Damaging our ears daily

Our ear has developed to detect even very low-level sounds.

Why? It’s a natural survival tool.

Think about prey animals like rabbits or deer. Their hearing is exceptional as it helps them avoid predators. Our ear has evolved in much the same way. It might not be as sensitive as a rabbit’s, but it isn’t just there to help us communicate — it’s there to help us avoid danger.

In the natural world, you’ll rarely come across very loud noises, but instead quiet and subtle ones. This means the human ear has not evolved to manage loud noise but is built to pick up on gentle sounds.

So, when we introduce artificially loud sound through headphones or earbuds, or spend hours each day alongside a screaming motor or crashing loud noises, we can actually end up damaging our ears.

Here’s how the damage happens

Loud noise increases the strength of the vibrations which cause the small hairs in  our hearing  system to move. If the vibrations are too intense for too long, the hairs are unable to cope with the load and stop working properly.

Depending on how long you listened to music or endured the noise for, and how loud the sound was, two things can happen:

  • The hairs can be damaged and may have lost sensitivity, but they can recover over time. This is why you may find it hard to hear after leaving a concert or motorsport event but eventually, your hearing returns to normal. The hairs are overloaded but they’ll heal in time.
  • If too much damage is done, the hairs are beyond repair. They’ve lost their ability to vibrate with sound and have become useless. This is when we experience noise-induced hearing loss. The damage to your hearing has become permanent.


Symptoms of Noise-Induced Hearing Loss

Noise-induced hearing loss is a quiet condition with no pain or other obvious warning signs.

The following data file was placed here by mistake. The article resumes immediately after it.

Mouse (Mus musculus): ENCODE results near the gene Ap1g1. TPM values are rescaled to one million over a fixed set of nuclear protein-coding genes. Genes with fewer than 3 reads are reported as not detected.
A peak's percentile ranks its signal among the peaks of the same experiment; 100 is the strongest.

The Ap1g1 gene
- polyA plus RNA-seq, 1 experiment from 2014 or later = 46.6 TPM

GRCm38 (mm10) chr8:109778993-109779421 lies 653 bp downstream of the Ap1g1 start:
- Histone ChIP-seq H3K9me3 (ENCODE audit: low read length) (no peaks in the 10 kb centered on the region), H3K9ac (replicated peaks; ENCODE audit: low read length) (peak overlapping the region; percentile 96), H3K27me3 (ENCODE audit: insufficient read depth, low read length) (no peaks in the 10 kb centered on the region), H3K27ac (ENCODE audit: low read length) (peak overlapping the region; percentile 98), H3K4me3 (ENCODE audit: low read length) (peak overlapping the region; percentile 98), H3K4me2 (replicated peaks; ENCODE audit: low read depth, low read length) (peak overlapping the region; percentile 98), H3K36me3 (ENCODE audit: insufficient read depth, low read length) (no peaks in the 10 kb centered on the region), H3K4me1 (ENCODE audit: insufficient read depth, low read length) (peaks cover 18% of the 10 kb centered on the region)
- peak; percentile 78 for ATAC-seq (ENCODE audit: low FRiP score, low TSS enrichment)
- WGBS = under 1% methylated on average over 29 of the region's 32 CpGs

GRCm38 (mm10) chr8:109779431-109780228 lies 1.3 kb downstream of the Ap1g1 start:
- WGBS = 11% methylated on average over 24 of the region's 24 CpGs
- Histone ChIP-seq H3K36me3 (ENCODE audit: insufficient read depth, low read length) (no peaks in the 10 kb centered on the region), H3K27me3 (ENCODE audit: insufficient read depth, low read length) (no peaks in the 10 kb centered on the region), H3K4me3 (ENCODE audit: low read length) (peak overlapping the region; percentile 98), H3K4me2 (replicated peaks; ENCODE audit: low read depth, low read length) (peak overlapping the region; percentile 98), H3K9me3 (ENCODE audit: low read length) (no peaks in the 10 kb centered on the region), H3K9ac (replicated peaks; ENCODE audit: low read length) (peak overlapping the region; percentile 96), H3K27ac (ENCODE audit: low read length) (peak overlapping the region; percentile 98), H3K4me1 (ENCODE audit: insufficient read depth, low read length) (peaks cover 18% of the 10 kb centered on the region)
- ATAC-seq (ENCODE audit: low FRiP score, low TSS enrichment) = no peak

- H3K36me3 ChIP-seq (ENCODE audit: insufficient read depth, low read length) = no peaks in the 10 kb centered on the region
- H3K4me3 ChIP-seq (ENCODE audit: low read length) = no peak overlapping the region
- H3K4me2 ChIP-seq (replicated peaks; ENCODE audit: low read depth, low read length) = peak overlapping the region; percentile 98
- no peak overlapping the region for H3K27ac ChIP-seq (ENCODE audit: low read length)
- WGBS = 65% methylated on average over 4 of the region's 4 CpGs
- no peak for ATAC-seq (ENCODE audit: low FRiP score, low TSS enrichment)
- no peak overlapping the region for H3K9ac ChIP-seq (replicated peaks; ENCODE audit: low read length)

Symptoms of noise-induced hearing loss include feeling pressure in the ears or hearing a ringing sound in otherwise quiet environments. In early hearing loss, you’ll find you can’t hear high-pitched sounds like birds chirping. If your exposure to noise has been brief, these symptoms last only a short while.

As your hearing loss worsens, you will have difficulty hearing lower pitched sounds like human voices. Other peoples’ voices may sound muffled or like they are mumbling, especially on the telephone or in a loud environment like a crowd. When you notice any of these symptoms, you should talk to your doctor about a hearing test.

Causes of Noise-Induced Hearing Loss

Many kinds of sounds can cause noise-induced hearing loss. The louder the sounds, the sooner hearing loss will happen. Here are some common causes:

Recreational-activity noises. Concerts, nightclubs, truck shows and car races, target shooting, hunting, sporting events, motorcycles, and listening to loud music through earbuds or headphones.

At-home noises. lawnmowers, leaf blowers, woodworking tools, and high volume stereo systems or tv.

Work-related noises. Power tools, sirens, firearms and firecrackers, and gas-powered lawnmowers.

How loud is too loud?

Sound is expressed in decibels, which measure the sound energy in a closed space.

A whisper is about 30 decibels, a washing machine or dishwasher generates about 70 decibels, and gas-powered lawnmowers or leaf blowers produce 80 to 90 decibels.

Exposure to 80 to 90 decibels continuously for two hours may damage your hearing.

Louder sounds can damage your hearing quickly.

Approaching trucks or trains, car horns, sporting events, and even some power tools reach 100 decibels, and just 15 minutes of exposure can damage your hearing.

Stereo headsets at full volume (110 decibels) and rock music concerts (120 decibels) also harm your ears in just a few minutes.

The decibel scale measures noise logarithmically, which is similar to how our ears perceive sound, so a sound 10 times more powerful than 0 dB is 10 dB, a sound 100 times more powerful than 0 dB is 20 dB, a sound 1,000 times more powerful than 0 dB is 30 dB, and so on.


What are Cauliflower ears?

Watch any given rugby game and you are likely to spot some pretty bizarre ear formations from sides of heads.

These can roam from slightly swollen through bleeding to full on Lord of the Rings orc levels. Maybe that’s a clue to why so many players are generally seen with huge headphones on.

Cauliflower ear (really its official name) happens when the external portion of the ear is hit and develops a blood clot – which separates it from the cartilage and essentially stops the supply of nutrients causing it to die.

This leads to a fibrous tissue formation on the outer ear, making it permanently swollen or deformed. Unfortunately it is an irreversible condition.

Normally the main players who suffer from Cauliflower ears are front row forwards and second rows/locks – although back row forwards can also suffer. But it’s not just rugby guys with the big lugs. Have you checked out Connor McGregor? It’s pretty common too in martial arts such as Brazilian jiu-jitsu, wrestling, boxing, judo, mixed martial arts and even in rugby league too, but you just can’t compare those scrums.